But now my entries are back under the spotlight. I returned them for second round judging. The top five finalists for each category will compete against one another. Then the category winners will be announced at the ACFW conference held in Denver in September.
The second round judges consist of agents and editors. The historical romance judges are all editors from major CBA houses: Rebecca Germany from Barbour, Ami McConnell from Thomas Nelson, and Emily Rodmell for Steeple Hill.
I'm truly honored and excited to think that real live editors will actually take the time to read something I wrote, even if it's only the first 15 pages of my novel. I will value each and every word of their feedback, even if it hurts! But what I'm really hoping, is that the 15 pages will spark their interest to read more.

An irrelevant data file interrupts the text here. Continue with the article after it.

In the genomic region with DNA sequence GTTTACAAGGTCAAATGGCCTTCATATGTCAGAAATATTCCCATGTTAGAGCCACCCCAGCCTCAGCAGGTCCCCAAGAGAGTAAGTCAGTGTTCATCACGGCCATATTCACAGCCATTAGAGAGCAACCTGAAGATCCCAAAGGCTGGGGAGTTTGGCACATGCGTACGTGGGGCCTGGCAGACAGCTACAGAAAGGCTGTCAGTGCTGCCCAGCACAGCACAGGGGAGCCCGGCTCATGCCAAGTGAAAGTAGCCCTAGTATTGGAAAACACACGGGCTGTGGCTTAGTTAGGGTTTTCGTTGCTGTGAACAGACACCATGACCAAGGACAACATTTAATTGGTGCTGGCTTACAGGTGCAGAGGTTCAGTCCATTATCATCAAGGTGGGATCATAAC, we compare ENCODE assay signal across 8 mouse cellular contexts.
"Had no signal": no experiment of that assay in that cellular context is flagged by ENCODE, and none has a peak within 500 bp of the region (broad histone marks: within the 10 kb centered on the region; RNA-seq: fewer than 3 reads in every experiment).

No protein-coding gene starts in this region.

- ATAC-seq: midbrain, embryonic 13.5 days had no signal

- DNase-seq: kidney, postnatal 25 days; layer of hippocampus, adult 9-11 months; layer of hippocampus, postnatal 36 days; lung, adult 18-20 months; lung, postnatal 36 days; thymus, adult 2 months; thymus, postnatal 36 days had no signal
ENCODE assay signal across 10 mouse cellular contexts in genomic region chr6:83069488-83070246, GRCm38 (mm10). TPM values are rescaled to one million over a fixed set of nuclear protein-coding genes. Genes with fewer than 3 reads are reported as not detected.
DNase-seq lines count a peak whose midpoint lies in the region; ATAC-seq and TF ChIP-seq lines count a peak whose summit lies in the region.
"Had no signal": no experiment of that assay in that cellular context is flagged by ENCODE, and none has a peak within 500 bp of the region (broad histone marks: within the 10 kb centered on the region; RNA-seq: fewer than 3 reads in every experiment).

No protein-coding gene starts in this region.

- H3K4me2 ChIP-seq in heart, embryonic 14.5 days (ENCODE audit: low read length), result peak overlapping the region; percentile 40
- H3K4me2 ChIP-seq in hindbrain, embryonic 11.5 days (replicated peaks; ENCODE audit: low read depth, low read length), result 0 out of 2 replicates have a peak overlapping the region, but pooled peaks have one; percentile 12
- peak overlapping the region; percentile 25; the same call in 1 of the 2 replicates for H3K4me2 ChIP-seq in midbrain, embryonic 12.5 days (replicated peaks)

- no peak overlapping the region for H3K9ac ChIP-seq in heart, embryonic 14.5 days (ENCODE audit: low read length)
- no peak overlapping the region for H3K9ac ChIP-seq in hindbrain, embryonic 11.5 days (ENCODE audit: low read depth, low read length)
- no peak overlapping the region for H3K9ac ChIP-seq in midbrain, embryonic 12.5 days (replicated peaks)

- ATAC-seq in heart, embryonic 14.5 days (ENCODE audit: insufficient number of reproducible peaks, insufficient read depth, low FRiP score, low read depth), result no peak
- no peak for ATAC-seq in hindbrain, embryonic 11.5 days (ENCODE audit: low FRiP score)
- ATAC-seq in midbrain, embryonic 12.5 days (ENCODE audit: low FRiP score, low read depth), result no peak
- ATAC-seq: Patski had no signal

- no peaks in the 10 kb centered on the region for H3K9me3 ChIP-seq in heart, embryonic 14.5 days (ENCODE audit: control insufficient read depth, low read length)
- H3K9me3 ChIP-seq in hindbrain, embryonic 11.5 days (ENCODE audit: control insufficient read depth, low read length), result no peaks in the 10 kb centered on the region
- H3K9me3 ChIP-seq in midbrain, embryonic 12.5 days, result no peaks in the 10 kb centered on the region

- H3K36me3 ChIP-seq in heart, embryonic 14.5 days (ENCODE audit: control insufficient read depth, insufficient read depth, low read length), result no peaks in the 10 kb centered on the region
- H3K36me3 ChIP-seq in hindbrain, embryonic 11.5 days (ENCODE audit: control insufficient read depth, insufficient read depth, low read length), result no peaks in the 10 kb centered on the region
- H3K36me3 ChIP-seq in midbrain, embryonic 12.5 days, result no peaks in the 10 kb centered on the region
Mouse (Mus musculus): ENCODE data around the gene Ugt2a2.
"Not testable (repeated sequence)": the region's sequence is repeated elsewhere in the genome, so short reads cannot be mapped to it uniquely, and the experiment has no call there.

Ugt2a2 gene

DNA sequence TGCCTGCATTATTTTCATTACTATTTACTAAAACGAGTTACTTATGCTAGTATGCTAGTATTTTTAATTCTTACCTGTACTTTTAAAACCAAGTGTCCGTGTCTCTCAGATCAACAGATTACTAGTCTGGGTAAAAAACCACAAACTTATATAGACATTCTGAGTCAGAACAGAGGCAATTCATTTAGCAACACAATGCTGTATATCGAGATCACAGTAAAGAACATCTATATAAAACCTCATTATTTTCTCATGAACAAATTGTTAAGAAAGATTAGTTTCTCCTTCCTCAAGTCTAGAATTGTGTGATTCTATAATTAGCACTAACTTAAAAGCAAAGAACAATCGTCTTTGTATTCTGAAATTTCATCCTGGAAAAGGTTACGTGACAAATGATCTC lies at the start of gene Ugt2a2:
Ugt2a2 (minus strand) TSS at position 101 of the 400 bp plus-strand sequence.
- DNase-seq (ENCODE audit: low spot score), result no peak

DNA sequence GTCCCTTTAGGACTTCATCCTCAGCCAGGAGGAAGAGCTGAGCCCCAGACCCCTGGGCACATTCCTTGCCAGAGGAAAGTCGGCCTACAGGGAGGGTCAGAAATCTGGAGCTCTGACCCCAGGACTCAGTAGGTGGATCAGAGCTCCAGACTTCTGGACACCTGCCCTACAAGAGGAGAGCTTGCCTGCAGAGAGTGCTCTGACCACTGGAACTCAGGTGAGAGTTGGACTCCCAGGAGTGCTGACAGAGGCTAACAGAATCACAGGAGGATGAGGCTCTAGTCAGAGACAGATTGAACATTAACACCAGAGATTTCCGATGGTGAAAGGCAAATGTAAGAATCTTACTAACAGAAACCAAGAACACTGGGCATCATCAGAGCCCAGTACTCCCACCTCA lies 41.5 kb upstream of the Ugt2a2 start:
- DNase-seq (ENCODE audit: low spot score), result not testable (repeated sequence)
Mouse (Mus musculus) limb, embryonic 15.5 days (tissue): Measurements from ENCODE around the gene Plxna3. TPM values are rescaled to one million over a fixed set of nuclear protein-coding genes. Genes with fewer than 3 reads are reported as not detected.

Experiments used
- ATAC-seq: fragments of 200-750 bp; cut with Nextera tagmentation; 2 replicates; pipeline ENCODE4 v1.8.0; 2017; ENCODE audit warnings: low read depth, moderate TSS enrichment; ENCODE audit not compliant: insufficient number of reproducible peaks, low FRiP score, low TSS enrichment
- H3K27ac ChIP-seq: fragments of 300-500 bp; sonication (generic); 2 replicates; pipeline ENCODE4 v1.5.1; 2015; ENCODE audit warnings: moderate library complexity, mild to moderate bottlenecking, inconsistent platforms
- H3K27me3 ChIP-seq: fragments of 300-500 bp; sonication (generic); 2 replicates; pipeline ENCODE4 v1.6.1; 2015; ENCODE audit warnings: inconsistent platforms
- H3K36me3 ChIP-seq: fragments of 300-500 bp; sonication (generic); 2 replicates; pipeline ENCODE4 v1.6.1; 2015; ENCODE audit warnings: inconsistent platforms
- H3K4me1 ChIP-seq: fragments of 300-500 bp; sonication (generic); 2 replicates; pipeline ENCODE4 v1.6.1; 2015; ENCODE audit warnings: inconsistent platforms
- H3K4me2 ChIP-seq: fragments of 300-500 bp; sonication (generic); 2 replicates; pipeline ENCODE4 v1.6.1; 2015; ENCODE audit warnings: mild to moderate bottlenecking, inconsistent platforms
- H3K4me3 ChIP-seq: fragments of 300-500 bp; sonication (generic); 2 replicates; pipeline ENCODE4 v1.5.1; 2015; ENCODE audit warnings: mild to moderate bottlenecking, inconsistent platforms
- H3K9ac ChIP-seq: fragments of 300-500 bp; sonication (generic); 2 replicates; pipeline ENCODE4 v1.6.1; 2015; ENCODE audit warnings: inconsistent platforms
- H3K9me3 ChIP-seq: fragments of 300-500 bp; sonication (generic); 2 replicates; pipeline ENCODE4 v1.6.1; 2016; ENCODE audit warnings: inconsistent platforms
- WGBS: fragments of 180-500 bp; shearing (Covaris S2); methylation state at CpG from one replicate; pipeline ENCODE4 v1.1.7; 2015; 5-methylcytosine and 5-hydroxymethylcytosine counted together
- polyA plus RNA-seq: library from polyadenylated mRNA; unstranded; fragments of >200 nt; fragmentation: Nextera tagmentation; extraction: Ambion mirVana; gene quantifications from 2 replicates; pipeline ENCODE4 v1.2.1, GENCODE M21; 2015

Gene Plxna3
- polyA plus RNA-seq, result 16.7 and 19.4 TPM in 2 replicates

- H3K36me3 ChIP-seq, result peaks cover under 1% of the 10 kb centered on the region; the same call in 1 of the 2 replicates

15 pages. It doesn't seem like enough for judges and editors to determine the writing ability of an author or the real value of a book. But the reality is, sometimes we have even less than 15 pages to impress. We hear stories about agents and editors passing on a book simply after the first paragraph!
What do you think? Are 15 pages really enough to determine the writing ability of an author or the worth of their book? Do you think contest judges can be fair when they only have 15 pages to look at?
I personally don't think the first 15 pages will always accurately portray our true writing level.
- On the one hand, the initial pages may over-represent those who spend hours and hours perfecting them, but lack the ability to carry the skill through the whole book.
- On the other hand, the first pages may under-represent those who get off to a low start, but have told a spectacular story through the rest of the book.